Qu’est-ce que c’est?! A French telecommunications giant made a $10 billion deal to buy Cablevision in September and suddenly Newsday employees are running around Melville practicing their high school French in anticipation of having new owners in 2016 who care nothing about the Knicks. Zut alors! Altice said it would offer the Dolans’ company $34.90 a share but the stock has done nothing but drop below the asking price as concerns have increased. Recently New York City Mayor Bill de Blasio has said he might put the kibosh on the deal if he decides that it isn’t in the public interest. Altice is notorious for imposing drastic cost cuts after it acquires something new. It’s said it wants to find $900 million in savings and “synergies” here, which could involve curtailing customer service and slowing down upgrades in the future for Cablevision’s current 3.1 million subscribers. Plus there’s the prospect of draconian job losses, which doesn’t sit well with the Communications Workers of America, the union representing 300 Cablevision employees, let alone the hapless workers at Long Island’s paper of record. The city may not have a say in this deal but the state’s regulatory body, the Public Service Commission, certainly will. Whether Newsday is about to run its last word is another story.

3) Ex-SCPD Chief James Burke Arrested
Burke, who served as chief of the Suffolk County Police Department until his retirement in October, was indicted in December for covering up a retaliatory assault on a suspect who stole a duffel bag from inside his department-issued SUV. A federal district court judge held Burke without bail, calling “the corruption of an entire department by this defendant shocking.” The charges against Burke stem from the December 2012 arrest of Christopher Loeb, then 27, who was suspected of breaking into vehicles, including Burke’s. Burke went to Loeb’s house in St. James during his arrest and retrieved his duffel bag, which contained his gun belt, ammunition, a box of cigars and a number of other items, including sex toys and pornography, authorities said. Federal prosecutors allege that it was the porn that served as Burke’s motivation for beating Loeb inside Suffolk police’s Fourth Precinct. Burke has pleaded not guilty.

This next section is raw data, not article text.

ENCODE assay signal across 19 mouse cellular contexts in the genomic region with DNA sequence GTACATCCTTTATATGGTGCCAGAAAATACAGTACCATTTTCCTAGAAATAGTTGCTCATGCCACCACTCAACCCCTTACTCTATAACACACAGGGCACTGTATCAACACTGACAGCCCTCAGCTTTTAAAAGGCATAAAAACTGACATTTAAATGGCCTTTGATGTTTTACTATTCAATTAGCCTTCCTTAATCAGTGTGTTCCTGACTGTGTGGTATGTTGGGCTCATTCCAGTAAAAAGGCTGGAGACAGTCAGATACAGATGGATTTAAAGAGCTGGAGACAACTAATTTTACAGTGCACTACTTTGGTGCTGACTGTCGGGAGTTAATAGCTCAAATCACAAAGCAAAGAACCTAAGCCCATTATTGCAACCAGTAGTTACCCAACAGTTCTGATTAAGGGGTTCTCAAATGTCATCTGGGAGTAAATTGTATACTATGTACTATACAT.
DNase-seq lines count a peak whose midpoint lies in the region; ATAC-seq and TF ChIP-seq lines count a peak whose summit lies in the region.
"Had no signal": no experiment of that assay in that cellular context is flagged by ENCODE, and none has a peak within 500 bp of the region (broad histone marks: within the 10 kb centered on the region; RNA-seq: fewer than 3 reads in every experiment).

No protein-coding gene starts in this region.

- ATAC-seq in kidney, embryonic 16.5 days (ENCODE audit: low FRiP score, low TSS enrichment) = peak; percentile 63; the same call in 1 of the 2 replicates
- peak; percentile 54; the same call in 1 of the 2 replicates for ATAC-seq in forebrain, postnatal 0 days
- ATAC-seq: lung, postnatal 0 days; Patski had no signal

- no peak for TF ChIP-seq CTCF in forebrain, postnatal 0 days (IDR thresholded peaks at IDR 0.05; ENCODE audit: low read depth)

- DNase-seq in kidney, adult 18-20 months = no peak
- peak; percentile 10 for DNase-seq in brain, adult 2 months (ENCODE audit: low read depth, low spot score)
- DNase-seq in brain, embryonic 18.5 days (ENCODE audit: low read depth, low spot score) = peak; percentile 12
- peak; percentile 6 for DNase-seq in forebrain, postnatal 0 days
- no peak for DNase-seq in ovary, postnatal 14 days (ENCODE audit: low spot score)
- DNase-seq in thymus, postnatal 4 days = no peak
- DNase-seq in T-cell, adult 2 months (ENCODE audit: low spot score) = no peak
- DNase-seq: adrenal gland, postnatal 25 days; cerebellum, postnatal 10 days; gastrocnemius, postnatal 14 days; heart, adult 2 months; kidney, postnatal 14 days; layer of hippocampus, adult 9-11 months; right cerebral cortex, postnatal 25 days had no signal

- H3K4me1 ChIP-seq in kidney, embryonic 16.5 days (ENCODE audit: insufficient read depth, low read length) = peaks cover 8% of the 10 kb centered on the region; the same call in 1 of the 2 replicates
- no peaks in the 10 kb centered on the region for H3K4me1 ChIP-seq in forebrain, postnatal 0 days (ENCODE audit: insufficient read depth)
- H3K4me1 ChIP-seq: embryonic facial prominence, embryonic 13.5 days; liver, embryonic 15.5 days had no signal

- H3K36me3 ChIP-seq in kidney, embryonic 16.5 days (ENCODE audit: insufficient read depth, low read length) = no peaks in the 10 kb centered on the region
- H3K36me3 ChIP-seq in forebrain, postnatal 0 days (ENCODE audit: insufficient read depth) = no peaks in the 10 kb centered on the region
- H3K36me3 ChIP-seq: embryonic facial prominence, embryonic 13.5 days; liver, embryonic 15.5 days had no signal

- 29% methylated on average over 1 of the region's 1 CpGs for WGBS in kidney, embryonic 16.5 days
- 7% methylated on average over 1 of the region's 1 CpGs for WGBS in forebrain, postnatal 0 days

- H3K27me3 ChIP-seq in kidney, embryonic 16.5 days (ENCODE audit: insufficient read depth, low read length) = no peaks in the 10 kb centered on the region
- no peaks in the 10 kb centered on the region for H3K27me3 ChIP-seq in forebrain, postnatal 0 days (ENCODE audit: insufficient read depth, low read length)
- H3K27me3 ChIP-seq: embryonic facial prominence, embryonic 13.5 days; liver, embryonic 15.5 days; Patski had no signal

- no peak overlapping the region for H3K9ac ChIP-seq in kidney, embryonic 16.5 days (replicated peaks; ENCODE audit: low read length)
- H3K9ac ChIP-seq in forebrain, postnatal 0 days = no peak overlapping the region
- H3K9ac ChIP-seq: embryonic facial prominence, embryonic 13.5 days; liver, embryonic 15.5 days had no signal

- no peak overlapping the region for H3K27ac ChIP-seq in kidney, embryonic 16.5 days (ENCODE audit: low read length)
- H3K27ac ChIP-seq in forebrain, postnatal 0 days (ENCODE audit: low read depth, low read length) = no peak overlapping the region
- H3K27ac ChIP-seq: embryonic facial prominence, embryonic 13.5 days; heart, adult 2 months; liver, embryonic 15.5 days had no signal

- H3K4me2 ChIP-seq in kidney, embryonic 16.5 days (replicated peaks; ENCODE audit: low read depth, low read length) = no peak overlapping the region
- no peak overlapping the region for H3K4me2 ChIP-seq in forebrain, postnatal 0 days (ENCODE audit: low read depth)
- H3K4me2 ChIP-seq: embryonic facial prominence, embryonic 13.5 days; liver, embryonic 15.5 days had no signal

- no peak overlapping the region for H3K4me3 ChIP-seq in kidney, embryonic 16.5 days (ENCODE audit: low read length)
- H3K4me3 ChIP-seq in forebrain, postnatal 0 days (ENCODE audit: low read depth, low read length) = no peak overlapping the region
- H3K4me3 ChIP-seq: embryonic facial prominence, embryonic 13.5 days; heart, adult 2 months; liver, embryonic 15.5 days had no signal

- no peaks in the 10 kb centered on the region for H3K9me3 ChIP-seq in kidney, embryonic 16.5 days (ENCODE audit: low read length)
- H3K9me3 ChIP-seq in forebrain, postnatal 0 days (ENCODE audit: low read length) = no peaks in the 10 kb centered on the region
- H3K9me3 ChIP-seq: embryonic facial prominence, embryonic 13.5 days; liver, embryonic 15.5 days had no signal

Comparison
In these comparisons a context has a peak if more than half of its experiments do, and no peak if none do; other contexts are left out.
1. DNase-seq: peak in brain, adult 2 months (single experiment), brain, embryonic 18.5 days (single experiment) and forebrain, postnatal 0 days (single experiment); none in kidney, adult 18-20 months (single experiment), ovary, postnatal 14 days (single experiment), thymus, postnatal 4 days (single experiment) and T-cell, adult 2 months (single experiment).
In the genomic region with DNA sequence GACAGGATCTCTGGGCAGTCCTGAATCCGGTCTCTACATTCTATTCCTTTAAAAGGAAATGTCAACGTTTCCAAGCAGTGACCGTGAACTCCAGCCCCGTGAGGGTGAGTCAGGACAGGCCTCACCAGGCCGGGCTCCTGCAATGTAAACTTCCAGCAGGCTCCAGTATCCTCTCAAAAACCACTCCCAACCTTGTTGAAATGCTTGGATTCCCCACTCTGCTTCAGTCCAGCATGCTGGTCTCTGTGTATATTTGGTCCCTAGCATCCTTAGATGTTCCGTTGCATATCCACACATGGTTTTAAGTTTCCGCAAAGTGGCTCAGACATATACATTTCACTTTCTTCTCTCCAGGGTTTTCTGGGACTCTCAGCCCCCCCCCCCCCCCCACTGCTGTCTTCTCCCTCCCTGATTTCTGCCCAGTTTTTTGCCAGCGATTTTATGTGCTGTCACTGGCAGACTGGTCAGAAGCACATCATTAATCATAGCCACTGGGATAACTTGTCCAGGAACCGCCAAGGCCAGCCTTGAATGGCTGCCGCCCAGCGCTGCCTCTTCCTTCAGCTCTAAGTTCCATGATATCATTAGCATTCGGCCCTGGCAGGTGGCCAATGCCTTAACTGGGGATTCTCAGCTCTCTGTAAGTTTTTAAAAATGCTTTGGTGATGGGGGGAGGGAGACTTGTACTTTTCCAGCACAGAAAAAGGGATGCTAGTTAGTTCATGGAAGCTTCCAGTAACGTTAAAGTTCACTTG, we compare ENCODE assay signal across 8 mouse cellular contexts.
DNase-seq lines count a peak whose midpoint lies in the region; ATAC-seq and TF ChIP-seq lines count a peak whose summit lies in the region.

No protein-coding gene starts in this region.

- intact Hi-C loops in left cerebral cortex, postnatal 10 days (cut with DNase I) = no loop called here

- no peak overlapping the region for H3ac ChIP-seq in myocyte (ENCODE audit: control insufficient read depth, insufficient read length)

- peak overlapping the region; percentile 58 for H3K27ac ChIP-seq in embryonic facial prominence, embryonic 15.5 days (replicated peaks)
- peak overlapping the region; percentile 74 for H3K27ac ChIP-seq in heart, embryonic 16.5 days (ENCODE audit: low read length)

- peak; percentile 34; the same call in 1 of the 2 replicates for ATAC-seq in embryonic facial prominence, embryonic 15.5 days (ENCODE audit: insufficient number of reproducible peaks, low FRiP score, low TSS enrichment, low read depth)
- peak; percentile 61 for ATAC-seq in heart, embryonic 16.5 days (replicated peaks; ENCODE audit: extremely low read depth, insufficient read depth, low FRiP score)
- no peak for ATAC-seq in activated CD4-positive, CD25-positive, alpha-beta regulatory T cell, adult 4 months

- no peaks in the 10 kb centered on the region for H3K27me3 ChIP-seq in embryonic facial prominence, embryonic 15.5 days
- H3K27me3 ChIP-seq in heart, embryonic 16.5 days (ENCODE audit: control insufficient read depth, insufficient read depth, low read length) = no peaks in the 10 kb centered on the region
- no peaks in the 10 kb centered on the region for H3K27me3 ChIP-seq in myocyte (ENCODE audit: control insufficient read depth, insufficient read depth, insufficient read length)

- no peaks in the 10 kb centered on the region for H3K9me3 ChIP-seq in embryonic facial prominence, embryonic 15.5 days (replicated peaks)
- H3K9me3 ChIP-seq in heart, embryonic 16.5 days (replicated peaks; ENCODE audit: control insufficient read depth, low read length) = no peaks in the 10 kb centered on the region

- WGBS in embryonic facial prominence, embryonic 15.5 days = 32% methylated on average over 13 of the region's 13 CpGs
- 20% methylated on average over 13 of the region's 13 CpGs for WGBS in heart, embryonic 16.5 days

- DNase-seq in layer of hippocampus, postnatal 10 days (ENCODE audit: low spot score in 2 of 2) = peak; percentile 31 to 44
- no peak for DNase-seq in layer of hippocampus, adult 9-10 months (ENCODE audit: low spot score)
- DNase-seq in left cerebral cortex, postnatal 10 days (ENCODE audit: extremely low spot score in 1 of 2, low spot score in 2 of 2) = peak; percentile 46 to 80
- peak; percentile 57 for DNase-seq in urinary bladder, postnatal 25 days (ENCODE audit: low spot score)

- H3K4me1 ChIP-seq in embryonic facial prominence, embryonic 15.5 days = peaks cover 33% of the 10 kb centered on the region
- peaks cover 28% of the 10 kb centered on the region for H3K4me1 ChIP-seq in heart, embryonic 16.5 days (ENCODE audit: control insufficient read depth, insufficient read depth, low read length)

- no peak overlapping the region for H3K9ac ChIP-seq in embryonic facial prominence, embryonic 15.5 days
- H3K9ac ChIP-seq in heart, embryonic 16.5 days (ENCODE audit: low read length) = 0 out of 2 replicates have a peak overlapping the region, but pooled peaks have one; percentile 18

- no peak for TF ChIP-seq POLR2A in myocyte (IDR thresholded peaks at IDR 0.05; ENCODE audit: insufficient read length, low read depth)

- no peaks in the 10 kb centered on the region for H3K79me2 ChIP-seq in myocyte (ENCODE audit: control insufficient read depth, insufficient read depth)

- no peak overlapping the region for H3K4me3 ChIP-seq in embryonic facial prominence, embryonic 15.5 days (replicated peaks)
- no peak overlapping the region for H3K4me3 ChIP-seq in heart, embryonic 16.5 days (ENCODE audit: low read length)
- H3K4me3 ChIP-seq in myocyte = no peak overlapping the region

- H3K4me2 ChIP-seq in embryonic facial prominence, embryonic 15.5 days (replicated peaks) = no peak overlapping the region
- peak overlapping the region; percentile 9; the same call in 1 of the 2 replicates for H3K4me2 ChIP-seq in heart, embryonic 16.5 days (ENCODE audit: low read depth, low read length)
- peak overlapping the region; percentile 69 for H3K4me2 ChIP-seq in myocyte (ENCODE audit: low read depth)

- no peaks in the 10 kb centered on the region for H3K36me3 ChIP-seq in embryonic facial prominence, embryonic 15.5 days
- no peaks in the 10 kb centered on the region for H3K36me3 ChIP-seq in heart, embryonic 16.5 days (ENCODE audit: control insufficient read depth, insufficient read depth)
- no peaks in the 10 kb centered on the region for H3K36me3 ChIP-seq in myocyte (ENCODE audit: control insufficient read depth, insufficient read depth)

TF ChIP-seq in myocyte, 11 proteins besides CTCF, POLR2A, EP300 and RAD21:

2) Isles Leave With Billy’s Encore
The Islanders could not seal their end of their deal and give hockey fans a dream postseason matchup against the Rangers, but they did give Long Islanders plenty to root for. And what a magical curtain call it was. In the final year of playing at Nassau Veterans Memorial Coliseum, the Isles finished fourth in the Eastern Conference and had arena faithful partying like it was 1984. But the Cinderella story was not meant to be, with the Isles losing in Game 7 to the Washington Capitals. They now play in Brooklyn’s Barclays Center and are in danger of skating to the bottom of the barrel in average home attendance. Despite the Isles’ loss in April, The Old Barn roared one final time when Billy Joel closed out the arena during a sold-out show in August. The Coliseum is currently going through a $261-million renovation, which developers hope to complete next year.

1) Ex-Sen. Dean Skelos Corruption Conviction
Former New York State Senate Majority Leader Dean Skelos (R-Rockville Centre) was simultaneously the highest-ranking Republican in the state, one of the three most influential lawmakers statewide and arguably the most powerful politician on Long Island. That is, until he resigned his leadership post when he and his son, Adam, were arrested on federal corruption charges in May. The senator was expelled from office after his conviction earlier this month. Prosecutors convinced a Manhattan jury that the disgraced senator used his power to extort $300,000 in payments to his son for work Adam either didn’t do or was unqualified for over a four-year span. While potential candidates line up for the special election to fill the seat that Skelos held for three decades, defense attorneys for the father and son prepare to mount their appeal. And political observers are placing their bets on which lawmaker from LI the feds arrest next. As U.S. Attorney Preet Bharara has said: “Stay tuned!”

-Compiled by Timothy Bolger, Jaime Franchi, Rashed Mian and Spencer Rumsey